The discovery of the plant-eating shark has stunned and surprised scientists; even though this species of shark eats plants, it still likes to hunt. The shark is the smallest member of the hammerhead shark family.
Researchers from the University of California, Irvine and Florida International University studied the newly discovered omnivore shark and have now published their findings in the Proceedings of the Royal Society B journal.
“We were absolutely surprised to find that the bonnethead sharks were taking an omnivorous digestive strategy,” Samantha Leigh, a doctoral candidate at the University of California, Irvine and the study’s lead author, told Fox News.
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According to Fox, the plant-eating shark was previously thought to be entirely carnivorous. Scientists thought the shark was feeding on small fish, crabs, shrimp and mollusks before consuming plants.
Nevertheless, scientists discovered that the shark will eat grass and other plants where seagrass is widely available, so it has plenty of greens in its diet. Still, scientists couldn’t fully understand how the sharks digest the nutrients they receive from plants. To discover that, scientists decided to feed captive bonnethead sharks a diet solely based on seagrass.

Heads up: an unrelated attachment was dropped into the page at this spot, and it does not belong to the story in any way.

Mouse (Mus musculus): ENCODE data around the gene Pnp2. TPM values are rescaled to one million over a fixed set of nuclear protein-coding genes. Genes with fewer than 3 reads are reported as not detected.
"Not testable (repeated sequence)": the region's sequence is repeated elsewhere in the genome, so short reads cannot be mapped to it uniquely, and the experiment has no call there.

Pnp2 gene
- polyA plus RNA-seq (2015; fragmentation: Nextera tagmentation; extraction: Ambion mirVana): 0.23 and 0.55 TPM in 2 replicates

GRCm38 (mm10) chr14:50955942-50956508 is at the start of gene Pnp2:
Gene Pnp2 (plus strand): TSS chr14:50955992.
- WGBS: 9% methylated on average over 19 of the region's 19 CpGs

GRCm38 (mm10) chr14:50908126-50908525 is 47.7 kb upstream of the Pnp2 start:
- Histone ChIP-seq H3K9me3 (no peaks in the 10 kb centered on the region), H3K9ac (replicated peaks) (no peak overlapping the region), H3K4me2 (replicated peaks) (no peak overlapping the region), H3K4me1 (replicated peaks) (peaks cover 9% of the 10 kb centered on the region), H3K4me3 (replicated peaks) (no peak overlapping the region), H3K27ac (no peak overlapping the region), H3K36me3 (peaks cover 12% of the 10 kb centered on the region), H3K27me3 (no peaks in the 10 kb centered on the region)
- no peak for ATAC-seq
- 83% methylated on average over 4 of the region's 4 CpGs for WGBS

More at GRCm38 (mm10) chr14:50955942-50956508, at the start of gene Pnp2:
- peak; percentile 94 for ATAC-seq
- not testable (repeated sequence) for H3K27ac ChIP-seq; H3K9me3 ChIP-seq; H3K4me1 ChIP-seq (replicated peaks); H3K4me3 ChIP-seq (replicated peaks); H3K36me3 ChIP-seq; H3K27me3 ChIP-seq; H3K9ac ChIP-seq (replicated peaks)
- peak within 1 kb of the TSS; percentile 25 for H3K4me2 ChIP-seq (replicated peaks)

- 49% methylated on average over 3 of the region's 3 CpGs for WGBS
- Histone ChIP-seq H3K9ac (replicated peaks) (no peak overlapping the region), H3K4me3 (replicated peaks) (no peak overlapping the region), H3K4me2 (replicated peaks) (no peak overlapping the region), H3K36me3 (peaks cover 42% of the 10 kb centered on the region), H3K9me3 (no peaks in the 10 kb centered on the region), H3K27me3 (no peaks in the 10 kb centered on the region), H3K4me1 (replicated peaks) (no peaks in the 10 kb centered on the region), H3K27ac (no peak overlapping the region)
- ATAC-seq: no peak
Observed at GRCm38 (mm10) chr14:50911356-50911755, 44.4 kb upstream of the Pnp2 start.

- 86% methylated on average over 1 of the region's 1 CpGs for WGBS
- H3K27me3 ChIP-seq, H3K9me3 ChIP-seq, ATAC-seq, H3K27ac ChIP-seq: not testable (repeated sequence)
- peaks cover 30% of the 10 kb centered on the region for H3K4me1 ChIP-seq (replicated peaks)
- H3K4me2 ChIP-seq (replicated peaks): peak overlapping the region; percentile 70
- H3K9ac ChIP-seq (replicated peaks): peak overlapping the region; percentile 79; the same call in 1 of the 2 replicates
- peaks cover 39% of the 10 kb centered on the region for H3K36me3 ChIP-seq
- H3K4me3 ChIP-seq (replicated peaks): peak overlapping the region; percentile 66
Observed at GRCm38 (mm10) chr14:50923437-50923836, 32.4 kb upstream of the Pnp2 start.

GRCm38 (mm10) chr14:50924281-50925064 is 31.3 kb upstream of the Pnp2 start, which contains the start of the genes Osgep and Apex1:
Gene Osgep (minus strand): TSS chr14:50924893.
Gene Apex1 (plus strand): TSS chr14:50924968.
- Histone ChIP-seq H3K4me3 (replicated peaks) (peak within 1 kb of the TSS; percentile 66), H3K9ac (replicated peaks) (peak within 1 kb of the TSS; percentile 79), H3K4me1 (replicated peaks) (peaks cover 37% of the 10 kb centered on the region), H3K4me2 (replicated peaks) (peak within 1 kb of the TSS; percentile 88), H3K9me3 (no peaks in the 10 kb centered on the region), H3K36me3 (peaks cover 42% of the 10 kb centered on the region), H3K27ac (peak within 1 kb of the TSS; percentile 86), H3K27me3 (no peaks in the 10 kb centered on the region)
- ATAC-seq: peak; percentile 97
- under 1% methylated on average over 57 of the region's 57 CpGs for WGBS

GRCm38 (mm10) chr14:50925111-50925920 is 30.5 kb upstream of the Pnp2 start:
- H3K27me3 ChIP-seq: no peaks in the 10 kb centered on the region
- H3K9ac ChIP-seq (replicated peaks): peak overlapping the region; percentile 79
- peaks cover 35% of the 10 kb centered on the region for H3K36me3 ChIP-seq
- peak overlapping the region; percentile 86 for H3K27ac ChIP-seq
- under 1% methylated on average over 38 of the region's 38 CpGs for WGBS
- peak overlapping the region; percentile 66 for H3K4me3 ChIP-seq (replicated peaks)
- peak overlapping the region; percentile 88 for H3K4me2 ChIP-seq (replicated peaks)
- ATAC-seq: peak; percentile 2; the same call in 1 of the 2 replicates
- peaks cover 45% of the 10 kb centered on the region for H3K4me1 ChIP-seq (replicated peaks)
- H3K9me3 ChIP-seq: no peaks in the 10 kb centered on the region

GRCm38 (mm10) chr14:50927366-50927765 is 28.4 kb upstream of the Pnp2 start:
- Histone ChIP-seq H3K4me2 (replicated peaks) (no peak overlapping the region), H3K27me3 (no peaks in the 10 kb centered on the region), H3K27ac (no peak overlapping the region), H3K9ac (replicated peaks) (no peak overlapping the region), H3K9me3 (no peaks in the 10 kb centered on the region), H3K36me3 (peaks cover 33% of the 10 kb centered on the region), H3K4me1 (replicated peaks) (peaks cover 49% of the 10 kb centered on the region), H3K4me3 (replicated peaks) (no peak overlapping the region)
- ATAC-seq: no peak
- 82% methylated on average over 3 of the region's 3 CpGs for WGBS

Researchers have already known for a long time that the Sphyrna tiburo eats large amounts of seagrass. However, they weren’t sure whether it also receives nutrients from the plants. However, this study reveals that seagrass can make up to 62% of the bonnethead’s diet.
“Until now, most people thought that seagrass consumption was incidental when these sharks were hunting for crabs, etc. that live in the seagrass beds,” told AFP.
In their paper, the researchers explained that these plant-eating sharks are capable of digesting seagrass pretty well.
“Bonnethead sharks are not only consuming copious amount of seagrass but they are actually capable of digesting and assimilating seagrass nutrients, making them clear omnivores,” the researchers wrote in the journal.
“We have always thought of sharks as strict carnivores, but the bonnethead is throwing a wrench into that idea by digesting a fair amount of the seagrass that they consume,” Leigh told Fox News.
Also in their research, the scientists note that the innards of the plant-eating shark are thought to mostly be digesting a diet rich in protein.
“Given that bonnetheads have a digestive system that resembles that of closely-related species that we know to be strict carnivores, we need to re-think what it means to have a ‘carnivorous gut,’” Leigh told Fox News.
Before trying to make these plant-eating sharks total herbivores, scientists should also consider the environmental impact on the animal.
“In an ecological context, we also need to evaluate the role that this highly abundant shark plays in crucial and fragile seagrass meadow ecosystems so that we can be sure to effective manage these habitats,” she said.
There could be other shark species with a similar diet, but it’s also possible this plant-eating shark an exception.